That said, if police visit your residence, it is important to remember not to let officers in unless they have a search warrant. If they don’t have a warrant, don’t consent to a search. Invoke your right to counsel by asking to speak with an attorney.  Otherwise, remain silent.  If they have a warrant, stand aside and let them in, but say nothing!                        



Criminal Justice System Resources/Know Your Rights

Carrying Firearms or Weapons in Public/ Licenses/ CCWs

Reports on Effects of Licenses to Carry (LTC) Concealed Weapons in Public
Senate Bill 610′s New Requirements for Processing Applications for Licenses    to Carry Handguns Effective January 1, 2012
GAO Report on CCW: Highlights
GAO Report on CCW: Full Report

Materials Relating to FAQs and Helpful Links


Michel & Associates UOC Legal Memoranda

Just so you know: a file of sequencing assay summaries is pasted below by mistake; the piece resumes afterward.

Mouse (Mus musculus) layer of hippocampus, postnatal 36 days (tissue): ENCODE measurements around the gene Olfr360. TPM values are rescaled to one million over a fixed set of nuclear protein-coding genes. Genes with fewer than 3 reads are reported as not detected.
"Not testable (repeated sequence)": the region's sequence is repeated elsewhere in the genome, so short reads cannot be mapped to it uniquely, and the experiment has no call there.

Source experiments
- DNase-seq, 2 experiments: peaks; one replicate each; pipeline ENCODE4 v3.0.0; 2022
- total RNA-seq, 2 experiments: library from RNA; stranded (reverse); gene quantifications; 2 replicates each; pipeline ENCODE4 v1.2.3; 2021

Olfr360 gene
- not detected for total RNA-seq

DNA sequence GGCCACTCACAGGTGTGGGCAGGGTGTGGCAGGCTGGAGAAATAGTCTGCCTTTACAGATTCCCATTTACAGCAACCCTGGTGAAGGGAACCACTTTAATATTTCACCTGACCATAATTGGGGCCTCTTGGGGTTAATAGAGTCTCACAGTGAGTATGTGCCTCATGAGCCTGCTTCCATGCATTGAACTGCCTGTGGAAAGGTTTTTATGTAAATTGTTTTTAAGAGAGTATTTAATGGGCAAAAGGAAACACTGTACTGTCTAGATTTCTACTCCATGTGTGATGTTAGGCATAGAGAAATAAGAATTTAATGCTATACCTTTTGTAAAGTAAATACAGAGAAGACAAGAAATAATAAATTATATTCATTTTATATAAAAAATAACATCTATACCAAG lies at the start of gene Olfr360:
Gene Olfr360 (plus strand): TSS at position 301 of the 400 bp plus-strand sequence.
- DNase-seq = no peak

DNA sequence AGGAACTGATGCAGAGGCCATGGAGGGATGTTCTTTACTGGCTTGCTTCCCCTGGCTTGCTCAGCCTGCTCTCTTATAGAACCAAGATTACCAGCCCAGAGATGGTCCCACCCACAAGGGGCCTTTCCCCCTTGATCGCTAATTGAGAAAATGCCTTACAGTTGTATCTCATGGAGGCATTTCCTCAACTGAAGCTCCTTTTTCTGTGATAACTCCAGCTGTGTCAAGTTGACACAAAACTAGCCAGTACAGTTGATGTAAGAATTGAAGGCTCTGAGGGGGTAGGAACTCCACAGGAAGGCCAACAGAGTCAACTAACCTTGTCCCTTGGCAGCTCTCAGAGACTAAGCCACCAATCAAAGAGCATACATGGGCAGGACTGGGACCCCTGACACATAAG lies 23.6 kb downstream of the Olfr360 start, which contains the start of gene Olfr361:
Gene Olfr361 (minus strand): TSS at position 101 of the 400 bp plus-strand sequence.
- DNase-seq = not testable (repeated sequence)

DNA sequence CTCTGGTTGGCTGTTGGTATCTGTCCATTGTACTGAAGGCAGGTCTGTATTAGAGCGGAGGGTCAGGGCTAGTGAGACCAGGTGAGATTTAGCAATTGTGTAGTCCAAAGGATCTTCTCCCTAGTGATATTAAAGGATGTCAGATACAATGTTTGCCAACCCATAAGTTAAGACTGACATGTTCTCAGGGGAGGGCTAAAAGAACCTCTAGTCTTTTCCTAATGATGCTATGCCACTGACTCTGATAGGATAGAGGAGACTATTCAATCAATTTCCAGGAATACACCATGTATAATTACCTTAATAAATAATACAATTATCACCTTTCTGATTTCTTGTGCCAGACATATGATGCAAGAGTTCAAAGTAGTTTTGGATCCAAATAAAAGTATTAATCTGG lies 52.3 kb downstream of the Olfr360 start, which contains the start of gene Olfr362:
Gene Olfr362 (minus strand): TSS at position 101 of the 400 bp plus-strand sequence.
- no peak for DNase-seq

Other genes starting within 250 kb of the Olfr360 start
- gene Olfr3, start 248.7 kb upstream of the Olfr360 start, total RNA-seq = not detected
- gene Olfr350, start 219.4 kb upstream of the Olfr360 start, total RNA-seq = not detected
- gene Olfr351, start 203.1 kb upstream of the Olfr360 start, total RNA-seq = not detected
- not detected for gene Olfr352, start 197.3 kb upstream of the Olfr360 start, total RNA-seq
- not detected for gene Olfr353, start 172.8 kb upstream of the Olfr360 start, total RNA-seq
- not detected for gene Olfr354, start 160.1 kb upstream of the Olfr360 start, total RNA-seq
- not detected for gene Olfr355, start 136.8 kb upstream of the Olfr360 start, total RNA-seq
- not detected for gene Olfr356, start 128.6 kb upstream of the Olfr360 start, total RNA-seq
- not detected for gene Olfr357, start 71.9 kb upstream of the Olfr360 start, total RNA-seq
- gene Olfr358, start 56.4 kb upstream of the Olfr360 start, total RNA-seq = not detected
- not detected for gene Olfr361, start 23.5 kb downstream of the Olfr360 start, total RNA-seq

UOC Movement Documents


Legality of Specific Firearms and Devices

Ammunition Issues

Airsoft, BB Devices and Spotmarker (Paintball) Guns

Less Lethal Weapons


Michel & Associates Legal Memoranda
“Pepperblaster II” Is Illegal to Possess in California

Agency Opinions

LEO Training Bulletins
Coming Soon

Court Decisions of Interest
Coming Soon

Exotic Weapons/ Destructive Devices/ AOWs

Coming Soon!

Additional Firearm Law Topical Resources

Michel & Associates Legal Memoranda
Large Capacity Magazine Law Overview
Unsafe Handgun Act Summary – Coming Soon

Fireworks, Pyrotechnics, Special Effects and Explosives

Specialty Resources for Police/Law Enforcement Officers (LEO)